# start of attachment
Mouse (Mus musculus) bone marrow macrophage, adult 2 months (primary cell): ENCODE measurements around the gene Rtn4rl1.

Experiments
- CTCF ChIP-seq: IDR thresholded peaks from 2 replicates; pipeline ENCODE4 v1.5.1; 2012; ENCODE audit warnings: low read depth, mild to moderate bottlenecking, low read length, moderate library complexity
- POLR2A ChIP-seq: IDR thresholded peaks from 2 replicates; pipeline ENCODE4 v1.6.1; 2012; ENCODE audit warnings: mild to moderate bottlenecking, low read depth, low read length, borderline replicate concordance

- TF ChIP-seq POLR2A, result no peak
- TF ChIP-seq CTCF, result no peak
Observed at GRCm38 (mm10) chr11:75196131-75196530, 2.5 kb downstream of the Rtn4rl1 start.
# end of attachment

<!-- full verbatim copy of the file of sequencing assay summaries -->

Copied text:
Mouse (Mus musculus) bone marrow macrophage, adult 2 months (primary cell): ENCODE measurements around the gene Rtn4rl1.

Experiments
- CTCF ChIP-seq: IDR thresholded peaks from 2 replicates; pipeline ENCODE4 v1.5.1; 2012; ENCODE audit warnings: low read depth, mild to moderate bottlenecking, low read length, moderate library complexity
- POLR2A ChIP-seq: IDR thresholded peaks from 2 replicates; pipeline ENCODE4 v1.6.1; 2012; ENCODE audit warnings: mild to moderate bottlenecking, low read depth, low read length, borderline replicate concordance

- TF ChIP-seq POLR2A, result no peak
- TF ChIP-seq CTCF, result no peak
Observed at GRCm38 (mm10) chr11:75196131-75196530, 2.5 kb downstream of the Rtn4rl1 start.